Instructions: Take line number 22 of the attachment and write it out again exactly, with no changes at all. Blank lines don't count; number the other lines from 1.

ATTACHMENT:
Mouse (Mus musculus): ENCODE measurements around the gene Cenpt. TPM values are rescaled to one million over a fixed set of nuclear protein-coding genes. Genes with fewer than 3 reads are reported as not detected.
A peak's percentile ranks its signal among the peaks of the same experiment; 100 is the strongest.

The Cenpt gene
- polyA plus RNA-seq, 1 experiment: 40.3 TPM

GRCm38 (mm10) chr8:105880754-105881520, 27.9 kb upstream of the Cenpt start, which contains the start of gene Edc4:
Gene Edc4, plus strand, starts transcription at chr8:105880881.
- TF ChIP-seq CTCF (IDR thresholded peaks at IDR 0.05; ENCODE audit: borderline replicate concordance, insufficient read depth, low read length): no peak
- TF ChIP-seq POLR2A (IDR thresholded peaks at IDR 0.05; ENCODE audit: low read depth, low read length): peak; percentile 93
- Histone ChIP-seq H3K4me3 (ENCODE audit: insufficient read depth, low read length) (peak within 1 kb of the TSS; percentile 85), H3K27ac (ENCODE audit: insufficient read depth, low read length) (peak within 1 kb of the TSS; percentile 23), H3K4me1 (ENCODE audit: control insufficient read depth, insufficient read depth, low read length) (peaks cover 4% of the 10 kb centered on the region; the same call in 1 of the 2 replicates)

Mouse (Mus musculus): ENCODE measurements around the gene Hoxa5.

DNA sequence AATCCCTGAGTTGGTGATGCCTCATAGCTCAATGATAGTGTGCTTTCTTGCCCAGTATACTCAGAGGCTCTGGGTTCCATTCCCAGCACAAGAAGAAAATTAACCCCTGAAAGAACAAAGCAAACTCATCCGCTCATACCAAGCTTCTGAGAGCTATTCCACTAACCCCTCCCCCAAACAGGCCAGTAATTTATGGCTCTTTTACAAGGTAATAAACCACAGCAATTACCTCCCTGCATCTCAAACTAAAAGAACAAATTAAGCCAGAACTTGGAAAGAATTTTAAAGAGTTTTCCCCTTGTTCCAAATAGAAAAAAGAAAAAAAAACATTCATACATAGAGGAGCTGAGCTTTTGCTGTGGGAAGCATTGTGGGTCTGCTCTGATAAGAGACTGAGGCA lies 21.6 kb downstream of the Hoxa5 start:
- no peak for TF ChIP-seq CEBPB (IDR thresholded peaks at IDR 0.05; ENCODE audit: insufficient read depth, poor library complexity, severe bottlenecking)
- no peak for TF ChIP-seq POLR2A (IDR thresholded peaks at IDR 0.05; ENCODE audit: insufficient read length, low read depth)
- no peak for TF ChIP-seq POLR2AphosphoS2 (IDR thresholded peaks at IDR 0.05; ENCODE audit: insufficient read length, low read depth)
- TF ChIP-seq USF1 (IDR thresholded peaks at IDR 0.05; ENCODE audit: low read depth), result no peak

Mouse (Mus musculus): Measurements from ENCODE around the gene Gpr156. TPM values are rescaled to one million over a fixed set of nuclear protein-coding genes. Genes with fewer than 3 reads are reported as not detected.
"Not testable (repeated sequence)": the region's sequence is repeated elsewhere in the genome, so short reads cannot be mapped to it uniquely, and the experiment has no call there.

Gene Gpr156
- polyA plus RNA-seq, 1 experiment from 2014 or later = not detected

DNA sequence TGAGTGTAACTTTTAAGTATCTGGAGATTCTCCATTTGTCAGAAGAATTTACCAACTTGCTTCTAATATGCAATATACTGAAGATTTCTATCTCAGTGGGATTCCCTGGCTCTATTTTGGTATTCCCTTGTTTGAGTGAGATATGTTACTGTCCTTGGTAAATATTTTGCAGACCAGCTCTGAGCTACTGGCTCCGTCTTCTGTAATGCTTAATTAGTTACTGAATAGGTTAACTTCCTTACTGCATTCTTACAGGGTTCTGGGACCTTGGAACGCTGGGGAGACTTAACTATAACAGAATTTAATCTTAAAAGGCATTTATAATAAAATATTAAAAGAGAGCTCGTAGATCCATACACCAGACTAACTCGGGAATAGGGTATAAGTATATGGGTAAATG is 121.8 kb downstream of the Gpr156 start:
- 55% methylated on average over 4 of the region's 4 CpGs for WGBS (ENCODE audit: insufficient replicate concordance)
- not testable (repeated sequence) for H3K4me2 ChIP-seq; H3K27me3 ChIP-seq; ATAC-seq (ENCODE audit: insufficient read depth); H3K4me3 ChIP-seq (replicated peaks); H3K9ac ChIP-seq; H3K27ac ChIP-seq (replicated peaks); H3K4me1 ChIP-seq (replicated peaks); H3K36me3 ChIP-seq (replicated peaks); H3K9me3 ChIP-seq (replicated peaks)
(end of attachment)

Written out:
- not testable (repeated sequence) for H3K4me2 ChIP-seq; H3K27me3 ChIP-seq; ATAC-seq (ENCODE audit: insufficient read depth); H3K4me3 ChIP-seq (replicated peaks); H3K9ac ChIP-seq; H3K27ac ChIP-seq (replicated peaks); H3K4me1 ChIP-seq (replicated peaks); H3K36me3 ChIP-seq (replicated peaks); H3K9me3 ChIP-seq (replicated peaks)